JDA’s and Government Rights
Joint Development Agreements
Another potential patent pitfall scenario is joint development agreements. You encounter these arrangements when the technology being scouted was borne out of more than one entity. In short, these documents control intellectual property rights when two or more entities are involved in developing new technology. If the technology being scouted was borne out of these arrangements, the agreement needs to be reviewed to determine rights to the intellectual property. Even more importantly, if there is no such agreement, this can create a cloud over who controls the intellectual property.
Third Party Rights
Another complexity when scouting technology from small start-ups is potential third party rights. Commonly, the folks putting in the sweat equity at these start-ups have a day job. They may be employed by a technology firm in the same space, or perhaps they are university students. In each of these circumstances, the potential rights of the employer and the university to the technology must be determined before any acquisition. This can be an intensive fact-finding inquiry into the conception and development of the technology, and is also governed by the state law of the local jurisdiction, not federal law, which is typical for patent issues.
When the technology being considered for acquisition is borne out of a government contractor or a
government funded project, there are special considerations that need to be dealt with before any
Any technology transfer with a government contractor or government sponsored entity will involve the Bayh- Dole Act. The namesakes for this action are Senator Bob Dole, who you might remember ran for president in the 90s, and Senator Bayh. Interesting factoid, Senator Bayh is the only non-founding father to author multiple constitutional amendments (POTUS succession and voting age lowered to 18).
For some background, the traditional rule for intellectual property produced from contractor work on behalf of the federal government was the government owned the technology. In the 1970s, due to the troubled economy in the US, there was thought that government owned technology was not being properly commercially developed, and that the private sector would be more successful in developing the technology.
The Bayh-Dole Act was passed in 1980 to change the default ownership for government contractor developed inventions, and to incentivize licensing and commercial development of these inventions. In short, the act provided that the University, small business, or non-profit institution can elect to pursue ownership of an invention in preference to the government. Later on, this option was also extended to large entity private firms via a presidential executive order.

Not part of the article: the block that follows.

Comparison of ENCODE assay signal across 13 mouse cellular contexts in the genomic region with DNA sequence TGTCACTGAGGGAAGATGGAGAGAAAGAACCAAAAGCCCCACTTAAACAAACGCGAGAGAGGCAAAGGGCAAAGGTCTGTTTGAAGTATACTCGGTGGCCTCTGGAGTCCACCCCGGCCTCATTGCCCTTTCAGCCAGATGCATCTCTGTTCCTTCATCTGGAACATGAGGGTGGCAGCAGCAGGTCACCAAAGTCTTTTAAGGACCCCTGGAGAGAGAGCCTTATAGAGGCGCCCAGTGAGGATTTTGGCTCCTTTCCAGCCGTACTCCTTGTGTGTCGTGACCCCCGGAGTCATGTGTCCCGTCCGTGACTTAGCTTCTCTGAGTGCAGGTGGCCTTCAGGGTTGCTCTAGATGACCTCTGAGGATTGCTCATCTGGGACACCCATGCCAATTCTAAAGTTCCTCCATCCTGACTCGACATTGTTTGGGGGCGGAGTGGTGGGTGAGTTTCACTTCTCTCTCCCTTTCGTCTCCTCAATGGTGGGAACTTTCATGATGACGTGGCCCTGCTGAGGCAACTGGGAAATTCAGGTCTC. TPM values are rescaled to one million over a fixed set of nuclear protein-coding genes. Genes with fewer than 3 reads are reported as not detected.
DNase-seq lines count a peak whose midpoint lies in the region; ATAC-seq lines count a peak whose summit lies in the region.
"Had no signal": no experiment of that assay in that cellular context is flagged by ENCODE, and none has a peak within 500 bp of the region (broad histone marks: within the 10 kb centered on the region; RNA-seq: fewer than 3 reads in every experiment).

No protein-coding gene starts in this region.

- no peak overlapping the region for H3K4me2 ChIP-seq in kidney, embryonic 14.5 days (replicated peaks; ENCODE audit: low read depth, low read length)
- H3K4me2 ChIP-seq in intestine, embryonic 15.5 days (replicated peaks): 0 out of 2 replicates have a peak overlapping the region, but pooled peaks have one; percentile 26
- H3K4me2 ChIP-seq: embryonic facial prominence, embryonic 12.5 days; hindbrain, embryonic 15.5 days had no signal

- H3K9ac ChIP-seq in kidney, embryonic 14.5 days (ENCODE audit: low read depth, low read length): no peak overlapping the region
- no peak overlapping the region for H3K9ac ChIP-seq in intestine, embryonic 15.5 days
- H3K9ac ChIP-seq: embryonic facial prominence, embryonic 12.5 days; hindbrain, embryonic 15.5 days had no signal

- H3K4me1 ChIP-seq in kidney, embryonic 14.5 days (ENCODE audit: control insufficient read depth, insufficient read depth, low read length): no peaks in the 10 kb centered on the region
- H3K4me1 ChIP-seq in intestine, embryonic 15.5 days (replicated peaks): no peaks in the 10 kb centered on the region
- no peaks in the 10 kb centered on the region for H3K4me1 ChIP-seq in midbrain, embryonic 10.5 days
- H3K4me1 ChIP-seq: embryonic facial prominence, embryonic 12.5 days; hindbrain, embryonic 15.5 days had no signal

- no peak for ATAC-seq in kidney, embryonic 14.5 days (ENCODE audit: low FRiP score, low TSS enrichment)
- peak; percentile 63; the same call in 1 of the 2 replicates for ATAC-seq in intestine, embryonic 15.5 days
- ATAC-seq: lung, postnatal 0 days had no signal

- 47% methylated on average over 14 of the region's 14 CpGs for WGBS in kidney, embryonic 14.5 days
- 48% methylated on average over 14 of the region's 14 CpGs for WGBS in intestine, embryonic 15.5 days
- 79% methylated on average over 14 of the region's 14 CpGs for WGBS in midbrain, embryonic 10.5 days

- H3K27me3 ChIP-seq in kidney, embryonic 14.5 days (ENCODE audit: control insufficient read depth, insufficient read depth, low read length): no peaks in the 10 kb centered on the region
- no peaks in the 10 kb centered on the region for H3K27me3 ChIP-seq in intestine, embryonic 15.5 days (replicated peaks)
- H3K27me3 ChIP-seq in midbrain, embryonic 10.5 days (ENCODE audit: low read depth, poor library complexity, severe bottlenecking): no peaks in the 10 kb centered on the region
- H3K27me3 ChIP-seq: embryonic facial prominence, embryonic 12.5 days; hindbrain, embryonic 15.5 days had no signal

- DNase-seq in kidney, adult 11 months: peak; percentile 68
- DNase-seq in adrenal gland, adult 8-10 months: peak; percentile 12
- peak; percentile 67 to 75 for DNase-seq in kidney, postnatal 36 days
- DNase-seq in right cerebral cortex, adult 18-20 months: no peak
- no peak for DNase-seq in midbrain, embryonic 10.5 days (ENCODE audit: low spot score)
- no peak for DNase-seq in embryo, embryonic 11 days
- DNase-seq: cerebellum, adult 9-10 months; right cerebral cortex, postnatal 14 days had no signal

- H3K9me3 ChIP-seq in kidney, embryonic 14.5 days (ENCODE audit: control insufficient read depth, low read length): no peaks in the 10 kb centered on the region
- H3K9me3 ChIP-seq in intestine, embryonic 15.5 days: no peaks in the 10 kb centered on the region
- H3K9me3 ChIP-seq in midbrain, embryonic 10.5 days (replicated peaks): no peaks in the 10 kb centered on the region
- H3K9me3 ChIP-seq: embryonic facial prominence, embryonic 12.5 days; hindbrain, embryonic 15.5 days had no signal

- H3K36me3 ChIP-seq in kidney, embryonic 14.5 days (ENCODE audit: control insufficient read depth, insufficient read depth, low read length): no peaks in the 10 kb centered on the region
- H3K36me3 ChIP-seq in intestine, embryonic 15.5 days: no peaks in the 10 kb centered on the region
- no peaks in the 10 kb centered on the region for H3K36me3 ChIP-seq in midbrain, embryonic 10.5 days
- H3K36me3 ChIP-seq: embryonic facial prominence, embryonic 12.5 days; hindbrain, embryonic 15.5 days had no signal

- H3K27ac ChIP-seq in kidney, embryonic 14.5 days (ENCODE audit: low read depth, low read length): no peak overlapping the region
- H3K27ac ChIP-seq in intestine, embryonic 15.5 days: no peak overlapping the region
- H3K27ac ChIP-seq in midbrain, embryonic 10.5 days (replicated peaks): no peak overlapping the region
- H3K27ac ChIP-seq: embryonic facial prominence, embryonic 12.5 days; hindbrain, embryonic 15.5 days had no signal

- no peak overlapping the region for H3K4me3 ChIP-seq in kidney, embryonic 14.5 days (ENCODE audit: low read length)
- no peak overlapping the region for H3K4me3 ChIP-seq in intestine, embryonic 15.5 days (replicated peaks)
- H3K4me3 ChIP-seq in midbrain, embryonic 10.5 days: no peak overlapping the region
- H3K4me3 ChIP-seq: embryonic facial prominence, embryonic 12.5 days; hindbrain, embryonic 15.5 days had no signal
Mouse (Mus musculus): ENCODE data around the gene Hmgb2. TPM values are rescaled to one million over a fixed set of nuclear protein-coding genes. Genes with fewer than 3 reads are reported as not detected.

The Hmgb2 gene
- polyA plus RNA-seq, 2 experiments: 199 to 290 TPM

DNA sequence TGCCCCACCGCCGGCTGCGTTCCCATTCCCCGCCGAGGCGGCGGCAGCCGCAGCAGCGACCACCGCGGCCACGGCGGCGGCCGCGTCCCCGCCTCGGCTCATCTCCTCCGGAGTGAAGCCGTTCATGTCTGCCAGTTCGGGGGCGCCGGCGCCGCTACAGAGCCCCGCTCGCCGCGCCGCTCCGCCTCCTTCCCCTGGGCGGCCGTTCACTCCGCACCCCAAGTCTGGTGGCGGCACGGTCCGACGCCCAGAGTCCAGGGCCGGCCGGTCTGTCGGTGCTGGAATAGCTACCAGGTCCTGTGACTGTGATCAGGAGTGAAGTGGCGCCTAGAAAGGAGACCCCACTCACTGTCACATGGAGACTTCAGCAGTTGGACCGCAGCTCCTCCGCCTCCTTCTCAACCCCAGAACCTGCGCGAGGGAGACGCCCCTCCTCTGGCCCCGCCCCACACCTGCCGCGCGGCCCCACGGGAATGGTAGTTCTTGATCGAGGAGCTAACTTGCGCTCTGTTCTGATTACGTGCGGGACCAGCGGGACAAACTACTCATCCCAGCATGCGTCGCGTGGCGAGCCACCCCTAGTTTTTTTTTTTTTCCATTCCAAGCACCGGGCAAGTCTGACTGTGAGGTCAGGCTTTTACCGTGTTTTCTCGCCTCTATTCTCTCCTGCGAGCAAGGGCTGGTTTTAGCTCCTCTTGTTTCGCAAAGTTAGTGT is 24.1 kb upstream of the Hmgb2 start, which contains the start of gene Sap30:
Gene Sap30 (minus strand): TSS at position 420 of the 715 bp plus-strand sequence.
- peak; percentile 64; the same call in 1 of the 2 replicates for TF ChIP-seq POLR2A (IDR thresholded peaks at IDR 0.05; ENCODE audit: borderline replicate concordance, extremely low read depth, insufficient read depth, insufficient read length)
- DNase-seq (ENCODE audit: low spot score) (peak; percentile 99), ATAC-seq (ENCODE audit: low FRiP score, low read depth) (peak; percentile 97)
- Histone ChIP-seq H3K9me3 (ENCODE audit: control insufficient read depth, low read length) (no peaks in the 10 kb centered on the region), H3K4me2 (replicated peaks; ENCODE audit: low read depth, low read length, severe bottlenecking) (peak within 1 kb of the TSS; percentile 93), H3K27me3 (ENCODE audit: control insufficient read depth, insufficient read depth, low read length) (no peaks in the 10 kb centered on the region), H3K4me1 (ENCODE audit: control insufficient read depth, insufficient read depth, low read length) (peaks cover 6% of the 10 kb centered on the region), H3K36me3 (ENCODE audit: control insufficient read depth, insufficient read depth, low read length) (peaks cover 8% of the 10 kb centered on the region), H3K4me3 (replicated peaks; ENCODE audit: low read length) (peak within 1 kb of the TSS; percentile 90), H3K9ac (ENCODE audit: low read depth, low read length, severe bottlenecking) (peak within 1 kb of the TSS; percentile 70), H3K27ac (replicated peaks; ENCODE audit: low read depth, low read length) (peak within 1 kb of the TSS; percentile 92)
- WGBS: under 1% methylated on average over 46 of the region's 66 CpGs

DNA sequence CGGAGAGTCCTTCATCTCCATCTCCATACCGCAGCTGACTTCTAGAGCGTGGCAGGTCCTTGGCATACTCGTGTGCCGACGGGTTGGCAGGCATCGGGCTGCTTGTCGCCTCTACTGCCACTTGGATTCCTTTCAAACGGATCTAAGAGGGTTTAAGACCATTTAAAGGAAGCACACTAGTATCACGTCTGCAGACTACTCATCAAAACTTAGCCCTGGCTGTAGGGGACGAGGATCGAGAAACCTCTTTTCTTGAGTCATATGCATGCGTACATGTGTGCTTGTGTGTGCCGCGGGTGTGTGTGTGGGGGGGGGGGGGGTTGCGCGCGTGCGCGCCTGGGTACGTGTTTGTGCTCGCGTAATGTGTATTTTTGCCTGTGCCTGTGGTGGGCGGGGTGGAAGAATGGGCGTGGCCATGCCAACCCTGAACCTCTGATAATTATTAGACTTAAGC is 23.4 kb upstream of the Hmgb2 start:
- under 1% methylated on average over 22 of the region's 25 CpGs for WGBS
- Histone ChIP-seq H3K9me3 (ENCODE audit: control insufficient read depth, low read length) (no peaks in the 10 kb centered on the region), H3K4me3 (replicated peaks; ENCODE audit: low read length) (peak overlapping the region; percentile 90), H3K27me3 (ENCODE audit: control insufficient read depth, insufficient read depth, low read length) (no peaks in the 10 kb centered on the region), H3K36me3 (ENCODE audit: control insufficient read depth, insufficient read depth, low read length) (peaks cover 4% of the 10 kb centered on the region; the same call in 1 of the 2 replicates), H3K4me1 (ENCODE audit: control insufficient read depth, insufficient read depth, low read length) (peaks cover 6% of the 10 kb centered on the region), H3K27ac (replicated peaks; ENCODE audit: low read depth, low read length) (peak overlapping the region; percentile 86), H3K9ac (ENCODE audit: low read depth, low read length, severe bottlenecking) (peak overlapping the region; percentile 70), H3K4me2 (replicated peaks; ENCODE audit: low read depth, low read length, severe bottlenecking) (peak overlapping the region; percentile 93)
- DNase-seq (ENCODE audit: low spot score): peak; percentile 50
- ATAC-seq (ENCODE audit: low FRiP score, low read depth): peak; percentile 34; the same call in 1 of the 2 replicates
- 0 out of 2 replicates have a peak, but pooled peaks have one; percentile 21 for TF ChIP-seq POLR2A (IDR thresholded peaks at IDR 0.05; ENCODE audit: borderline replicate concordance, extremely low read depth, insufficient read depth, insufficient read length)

Now, the Bayh-Dole Act was great for entities using government funds to develop new technology, but it does include some new obligations on the recipient of the funds. In particular, these entities are obligated to disclose new inventions to the government in a timely manner. Within a set time period, the entity must elect whether it wishes to retain ownership of the technology. Also, the federal government receives a permanent license to the technology.
Earlier this year, some minor updates were recently enacted to the Bayh-Dole Act. Some of these updates were housekeeping in nature, such as the codification of the large entity application. The prior deadline for the government to revoke title of the invention was eliminated. The sponsored entity was also tasked with additional notification duties with regards to patent pursuits, and assignment documents are now a requirement for the entity.
Again, when considering technologies intertwined with the Bayh-Dole Act, you need to recognize there are permanent government rights in play. Firstly, the government has that permanent license to use the
technology. Secondly, if the government or a third party petitioner do not think you are properly
commercializing the invention, march-in rights can be awarded, in other words: additional licensees.
Lastly, some technology may be owned partially or totally by the federal government. This can be an
advantageous arrangement when technology is partially owned by the federal government. As we mentioned before, each owner can grant full licenses to the underlying technology, and you may find that the government may be more willing to grant a license than the private co-owner.
Nevertheless, even when the government totally owns the technology, these technologies are not inaccessible for commercial development. The funding agency may grant licenses for the patented technology, and each agency has a license application process. Granted licenses are published in the federal register. So, when considering government technology for transfer, a review of the federal register is recommended. If there are existing licenses, they will be published. Moreover, there is a comment period for members of the public to provide comments, which must be considered before the granting of the license.
In summary, when scouting new technology, it is helpful to review the existing status of potential stakeholders in the underlying technology. Positively, in many cases, this can be accomplished with publicly available databases.
If your have any questions about intellectual property matters, please reach out to our IP firm High Tech Group of Allen Dyer.